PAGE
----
CrimProf Blog

Editor: Kevin Cole
Univ. of San Diego School of Law

Tuesday, February 2, 2010

Wilson on Judging Police Lies

Wilson melanie Melanie D. Wilson  (University of Kansas - School of Law) has posted Judging Police Lies: An Empirical Perspective on SSRN. Here is the abstract:

This article presents findings from an empirical study of judicial orders in one Midwestern federal district court over a twenty-four-month period. The study analyzes trial court decisions to determine whether, as scholars often contend, judges consistently side with the prosecution when a defendant claims that the police lied during the criminal investigation of her case.

While analyzing judges’ receptiveness to police dishonesty arguments, the study also looks at the frequency with which defendants make such arguments, the types of cases in which defendants claim police lies, and the indicators that appear to persuade trial judges that the police have lied. For instance, the study finds that the defense accuses officers of lying in about 7% of formal pleadings and hearings and that when the defense argues police dishonesty, 84% of the time the arguments are made in the context of challenging a search or seizure.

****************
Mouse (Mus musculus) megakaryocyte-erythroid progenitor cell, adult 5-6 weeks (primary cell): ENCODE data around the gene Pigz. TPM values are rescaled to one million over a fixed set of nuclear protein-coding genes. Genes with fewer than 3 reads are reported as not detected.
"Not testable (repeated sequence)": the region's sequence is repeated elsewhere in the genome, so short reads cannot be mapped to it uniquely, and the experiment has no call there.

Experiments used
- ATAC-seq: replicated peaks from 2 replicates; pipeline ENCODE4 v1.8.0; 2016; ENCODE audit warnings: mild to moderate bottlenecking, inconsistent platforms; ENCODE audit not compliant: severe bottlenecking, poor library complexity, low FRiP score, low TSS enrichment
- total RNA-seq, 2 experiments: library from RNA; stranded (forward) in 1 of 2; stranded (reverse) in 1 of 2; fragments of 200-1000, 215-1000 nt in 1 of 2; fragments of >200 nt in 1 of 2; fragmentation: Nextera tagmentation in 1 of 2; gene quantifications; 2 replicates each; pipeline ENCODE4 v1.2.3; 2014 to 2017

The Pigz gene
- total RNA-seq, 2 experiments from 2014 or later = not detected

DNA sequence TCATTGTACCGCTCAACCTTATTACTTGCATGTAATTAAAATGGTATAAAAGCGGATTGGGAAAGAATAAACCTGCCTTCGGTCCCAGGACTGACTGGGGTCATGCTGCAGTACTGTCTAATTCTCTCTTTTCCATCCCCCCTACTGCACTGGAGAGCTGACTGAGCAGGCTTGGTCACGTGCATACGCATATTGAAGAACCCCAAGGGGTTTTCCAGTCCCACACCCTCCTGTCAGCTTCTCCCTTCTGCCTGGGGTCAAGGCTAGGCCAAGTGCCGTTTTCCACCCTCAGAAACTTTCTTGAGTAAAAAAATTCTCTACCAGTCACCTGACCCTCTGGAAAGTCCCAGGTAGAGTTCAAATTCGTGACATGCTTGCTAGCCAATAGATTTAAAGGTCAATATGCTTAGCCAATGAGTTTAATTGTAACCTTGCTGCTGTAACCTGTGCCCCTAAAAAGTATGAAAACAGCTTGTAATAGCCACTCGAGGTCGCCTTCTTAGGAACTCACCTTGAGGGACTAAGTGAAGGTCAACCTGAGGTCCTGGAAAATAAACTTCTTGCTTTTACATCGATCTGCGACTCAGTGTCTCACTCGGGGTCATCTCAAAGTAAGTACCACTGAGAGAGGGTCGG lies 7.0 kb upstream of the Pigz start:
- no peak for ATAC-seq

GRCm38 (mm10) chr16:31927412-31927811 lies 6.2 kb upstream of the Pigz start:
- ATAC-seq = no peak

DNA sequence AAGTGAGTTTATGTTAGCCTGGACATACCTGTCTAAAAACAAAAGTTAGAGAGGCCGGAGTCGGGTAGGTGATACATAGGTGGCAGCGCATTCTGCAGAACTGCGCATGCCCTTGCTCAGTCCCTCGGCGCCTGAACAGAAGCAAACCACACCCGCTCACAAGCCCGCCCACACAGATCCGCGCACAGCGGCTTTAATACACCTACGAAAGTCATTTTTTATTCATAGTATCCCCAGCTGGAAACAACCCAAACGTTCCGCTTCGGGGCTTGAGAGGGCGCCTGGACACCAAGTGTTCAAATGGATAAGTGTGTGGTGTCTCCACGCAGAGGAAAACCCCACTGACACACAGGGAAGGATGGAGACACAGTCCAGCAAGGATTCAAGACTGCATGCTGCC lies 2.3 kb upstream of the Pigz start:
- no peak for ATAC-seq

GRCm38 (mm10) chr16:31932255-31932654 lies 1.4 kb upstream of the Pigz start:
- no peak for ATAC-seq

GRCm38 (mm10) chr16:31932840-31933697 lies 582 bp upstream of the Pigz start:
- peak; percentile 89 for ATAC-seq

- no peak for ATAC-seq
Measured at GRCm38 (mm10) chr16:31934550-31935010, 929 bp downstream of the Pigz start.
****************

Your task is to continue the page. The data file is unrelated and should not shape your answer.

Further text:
Ultimately the article concludes that trial judges are perpetuating police perjury by failing to denounce police dishonesty with their rulings.

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My impression is that judges foster perjury generally, by failing to discipline obvious lies. Are they easier on police than on anyone else? (including expert witnesses)

Posted by: Eric Rasmusen | Feb 2, 2010 9:45:15 AM

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